Monday, May 4, 2009

Why Pirates?

Every so often, some one asks me what's so interesting about pirates. Usually it's after I've opened my trap and offered up some (admittedly) obscure bit of trivia that no one has requested. The other night, I mentioned to One Ring that I might be interested in taking a trip to Charleston, SC. Her best friend lives there, and initially thought that my offer was out of a desire for a reunion of sorts. However, knowing me as long as she has, she paused for a minute, then asked, "Why would you ever be interested in going to Charleston?"

"I think they have a pirate museum there," I answered. "Did you know that Blackbeard blockaded the port of Charleston for several days in 1718, mainly because he needed medicine and a doctor to treat his crew for syphilis?"

She groaned audibly and then, rolling her eyes, exclaimed, "What is it with you and pirates?"

It's simple, really.

Freedom.
As (Captain) Jack Sparrow put it in the first of the very unrealistic Pirates of the Caribbean movies:






"Wherever we want to go, we'll go. That's what a ship is, you know. It's not just a keel and a hull and a deck and sails, that's what a ship needs but what a ship is... what the Black Pearl really is... is freedom."



Sure everything they did (just about) was illegal according to some government (I'm lumping privateers in with pirates here, even though there are some major differences). Sure some of the pirates (like Roche Brasiliano, Fran├žois l'Ollonais and others) were sociopaths, responsible for murder, torture, and even cannibalism in order to strike fear into their victims. Then again, "Black" Sam Bellamy attempted to use his ill gotten gains to improve his social status in the Massachusetts Bay Area so he could marry his beloved - a young woman of a much higher societal class. He died while trying to bring his ship - A converted slave ship named the Whydah - back to Cape Cod. And Stede Bonnet was a plantation owner who turned pirate when his marriage went sour and he had an early "mid-life crisis." He made a horrible pirate, by the way, and was hung (at the age of 30) more for his association with Blackbeard, who held him prisoner for a number of years, than for his own crimes.

So the group of individuals that we lump together and call pirates were a diverse lot, some good, some bad, most ugly (I mean, have you seen those drawings???). But they did have many things in common. For one, pirate ships were run as democracies. The crew voted on their actions, with every person getting one vote. Captains could be stripped of power if the crew so decided. Merchant vessels and naval ships, in contrast, were almost always barbaric in terms of authoritarianism. Captains could, and did, execute crew members for a variety of reasons. Flogging was common, the pay was horrible, and the life expectancy of your average sailor was very low. Officers did well, but sailors did not. The pay from just one pirate action would provide more money than most sailors saw in their lifetimes. And they were much better fed and treated by the others in their crew. Blackbeard's shooting of his mate, Israel Hands, is legendary for the outrageousness of his action, not because it was common.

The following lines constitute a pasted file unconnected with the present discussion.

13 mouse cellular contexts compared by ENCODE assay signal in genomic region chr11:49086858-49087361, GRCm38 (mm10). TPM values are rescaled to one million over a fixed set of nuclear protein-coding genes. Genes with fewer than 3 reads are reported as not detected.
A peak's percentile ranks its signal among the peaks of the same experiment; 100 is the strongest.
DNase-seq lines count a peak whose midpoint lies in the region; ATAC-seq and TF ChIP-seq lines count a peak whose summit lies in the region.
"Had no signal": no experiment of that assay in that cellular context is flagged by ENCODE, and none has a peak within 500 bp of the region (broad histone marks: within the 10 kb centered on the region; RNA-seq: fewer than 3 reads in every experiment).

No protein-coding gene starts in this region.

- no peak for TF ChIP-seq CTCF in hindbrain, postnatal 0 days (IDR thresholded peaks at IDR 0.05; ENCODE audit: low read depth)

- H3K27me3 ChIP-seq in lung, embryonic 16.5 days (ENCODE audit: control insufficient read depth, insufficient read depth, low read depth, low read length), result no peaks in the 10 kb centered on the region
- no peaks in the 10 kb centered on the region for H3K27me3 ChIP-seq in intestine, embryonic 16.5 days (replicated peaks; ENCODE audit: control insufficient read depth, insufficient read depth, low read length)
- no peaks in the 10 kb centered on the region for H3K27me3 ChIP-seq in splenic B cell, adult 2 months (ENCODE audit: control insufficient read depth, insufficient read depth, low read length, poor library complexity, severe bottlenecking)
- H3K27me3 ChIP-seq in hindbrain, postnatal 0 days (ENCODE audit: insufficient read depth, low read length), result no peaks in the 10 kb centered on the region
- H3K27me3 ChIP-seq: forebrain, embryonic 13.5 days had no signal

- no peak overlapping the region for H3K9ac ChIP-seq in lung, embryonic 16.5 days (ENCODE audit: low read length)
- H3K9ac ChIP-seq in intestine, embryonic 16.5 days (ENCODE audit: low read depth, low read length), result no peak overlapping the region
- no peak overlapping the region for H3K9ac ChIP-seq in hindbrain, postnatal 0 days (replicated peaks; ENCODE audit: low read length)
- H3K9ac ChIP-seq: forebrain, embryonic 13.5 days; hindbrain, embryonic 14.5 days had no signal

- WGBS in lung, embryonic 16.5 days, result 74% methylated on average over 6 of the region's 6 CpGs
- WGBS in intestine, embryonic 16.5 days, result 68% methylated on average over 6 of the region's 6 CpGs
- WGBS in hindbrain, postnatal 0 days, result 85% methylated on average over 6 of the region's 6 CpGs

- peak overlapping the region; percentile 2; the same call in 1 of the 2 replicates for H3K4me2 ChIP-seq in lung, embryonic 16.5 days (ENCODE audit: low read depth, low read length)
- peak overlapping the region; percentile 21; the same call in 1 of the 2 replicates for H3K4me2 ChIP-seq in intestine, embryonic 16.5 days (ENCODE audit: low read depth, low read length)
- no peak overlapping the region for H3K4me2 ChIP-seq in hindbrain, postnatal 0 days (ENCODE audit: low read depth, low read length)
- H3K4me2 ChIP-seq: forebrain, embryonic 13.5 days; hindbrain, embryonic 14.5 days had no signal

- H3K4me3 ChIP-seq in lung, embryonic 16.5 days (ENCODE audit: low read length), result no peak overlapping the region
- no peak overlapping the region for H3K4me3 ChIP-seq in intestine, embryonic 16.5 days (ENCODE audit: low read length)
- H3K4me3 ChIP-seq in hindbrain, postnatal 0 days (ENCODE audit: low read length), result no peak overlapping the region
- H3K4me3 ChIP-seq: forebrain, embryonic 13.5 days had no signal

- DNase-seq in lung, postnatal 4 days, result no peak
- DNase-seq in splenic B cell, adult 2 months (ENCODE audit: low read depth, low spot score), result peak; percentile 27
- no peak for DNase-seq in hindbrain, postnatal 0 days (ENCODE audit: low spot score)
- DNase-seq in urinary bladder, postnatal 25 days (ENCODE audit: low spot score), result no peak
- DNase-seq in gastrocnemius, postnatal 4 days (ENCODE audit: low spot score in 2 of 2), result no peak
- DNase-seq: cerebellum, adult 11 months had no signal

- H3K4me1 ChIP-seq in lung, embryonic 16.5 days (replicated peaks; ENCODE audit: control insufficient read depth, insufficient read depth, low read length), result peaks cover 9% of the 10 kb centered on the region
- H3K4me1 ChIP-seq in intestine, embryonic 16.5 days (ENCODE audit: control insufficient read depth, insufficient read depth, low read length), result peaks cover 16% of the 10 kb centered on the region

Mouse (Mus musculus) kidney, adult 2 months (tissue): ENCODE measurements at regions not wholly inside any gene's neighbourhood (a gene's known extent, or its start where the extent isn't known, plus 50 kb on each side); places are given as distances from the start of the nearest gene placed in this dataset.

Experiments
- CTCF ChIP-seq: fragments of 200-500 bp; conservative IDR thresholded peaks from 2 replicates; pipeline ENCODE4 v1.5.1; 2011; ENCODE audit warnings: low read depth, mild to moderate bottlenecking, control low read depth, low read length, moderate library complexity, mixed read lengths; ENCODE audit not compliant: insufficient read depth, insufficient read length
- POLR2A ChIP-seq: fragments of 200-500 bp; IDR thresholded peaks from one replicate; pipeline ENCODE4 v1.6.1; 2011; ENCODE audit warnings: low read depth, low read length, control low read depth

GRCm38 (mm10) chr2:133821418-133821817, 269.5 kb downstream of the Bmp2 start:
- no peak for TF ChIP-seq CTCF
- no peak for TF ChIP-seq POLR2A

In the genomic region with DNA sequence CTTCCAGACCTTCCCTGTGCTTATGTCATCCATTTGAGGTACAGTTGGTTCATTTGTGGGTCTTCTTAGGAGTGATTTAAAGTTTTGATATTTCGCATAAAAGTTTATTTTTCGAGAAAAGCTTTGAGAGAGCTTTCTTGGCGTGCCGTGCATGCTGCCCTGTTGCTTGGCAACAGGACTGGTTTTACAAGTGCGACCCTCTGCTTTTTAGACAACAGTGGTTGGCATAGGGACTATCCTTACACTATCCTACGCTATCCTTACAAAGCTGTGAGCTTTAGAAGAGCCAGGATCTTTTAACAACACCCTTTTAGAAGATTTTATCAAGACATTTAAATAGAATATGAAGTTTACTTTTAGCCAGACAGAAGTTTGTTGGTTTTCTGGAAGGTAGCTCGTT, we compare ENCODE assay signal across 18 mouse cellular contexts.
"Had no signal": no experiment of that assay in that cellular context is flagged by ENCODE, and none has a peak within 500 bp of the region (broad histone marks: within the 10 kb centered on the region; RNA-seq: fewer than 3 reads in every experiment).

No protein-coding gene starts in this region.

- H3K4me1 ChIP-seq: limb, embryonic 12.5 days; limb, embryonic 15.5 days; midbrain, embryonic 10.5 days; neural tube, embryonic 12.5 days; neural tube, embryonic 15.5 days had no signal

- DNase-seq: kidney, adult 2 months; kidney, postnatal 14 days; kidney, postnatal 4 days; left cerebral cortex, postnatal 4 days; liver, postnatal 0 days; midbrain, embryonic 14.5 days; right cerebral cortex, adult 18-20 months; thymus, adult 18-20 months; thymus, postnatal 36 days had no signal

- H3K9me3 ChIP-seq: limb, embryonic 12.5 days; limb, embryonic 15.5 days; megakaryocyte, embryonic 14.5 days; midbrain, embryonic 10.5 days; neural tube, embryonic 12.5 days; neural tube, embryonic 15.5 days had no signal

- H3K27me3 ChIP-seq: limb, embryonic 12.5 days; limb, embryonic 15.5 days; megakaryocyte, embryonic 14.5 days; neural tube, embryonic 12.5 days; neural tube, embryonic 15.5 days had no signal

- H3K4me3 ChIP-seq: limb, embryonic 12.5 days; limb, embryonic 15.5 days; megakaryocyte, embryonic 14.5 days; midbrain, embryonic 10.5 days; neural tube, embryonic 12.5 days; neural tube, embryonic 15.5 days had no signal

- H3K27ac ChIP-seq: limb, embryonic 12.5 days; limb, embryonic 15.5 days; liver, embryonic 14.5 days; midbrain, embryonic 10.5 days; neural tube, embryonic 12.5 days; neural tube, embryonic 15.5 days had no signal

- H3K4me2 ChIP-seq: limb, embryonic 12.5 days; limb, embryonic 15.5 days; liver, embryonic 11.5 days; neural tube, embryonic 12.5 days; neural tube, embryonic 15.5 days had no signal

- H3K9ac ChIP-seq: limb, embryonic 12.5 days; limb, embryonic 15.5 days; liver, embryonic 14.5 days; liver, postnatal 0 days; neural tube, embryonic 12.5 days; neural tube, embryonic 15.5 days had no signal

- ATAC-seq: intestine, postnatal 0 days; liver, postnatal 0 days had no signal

If you were a common person, with no hope for advancement, virtually (and some times actually) enslaved by a system that promoted by class and family status rather than by merit and ability, why not turn pirate? The temptation must have been fierce.

That's the romance of it, of course. As I sit here in Tennessee, finally safe in the knowledge that I have a job and One Ring can finish out her studies without worrying about our finances, yet full in the knowledge that this job is not one that has any hope of advancement, the allure of the pirate image is great. We all have fantasies of escaping from our drudgery and heading off to points known or unknown. I have them all the time. It's just that once I finally went to the Caribbean, and saw the clear blue waters and sailed about on a variety of ships (okay, cruise liners and all of one schooner!), my personal fantasy took on a more focused tone. I grew up on the coast of Virginia, after all, so it's not surprising that there's a connection between me and ships.

Maybe this makes sense, maybe not. Doesn't really matter. I'm going to sing "Yo, Ho! A Pirate's Life for Me!" with the best of them and drink my rum and plan my island retirement and dream of learning how to sail. It's a nice fantasy, and a fun time period to read about, a time that's very different yet in some ways very similar to our own.

Peace.

No comments: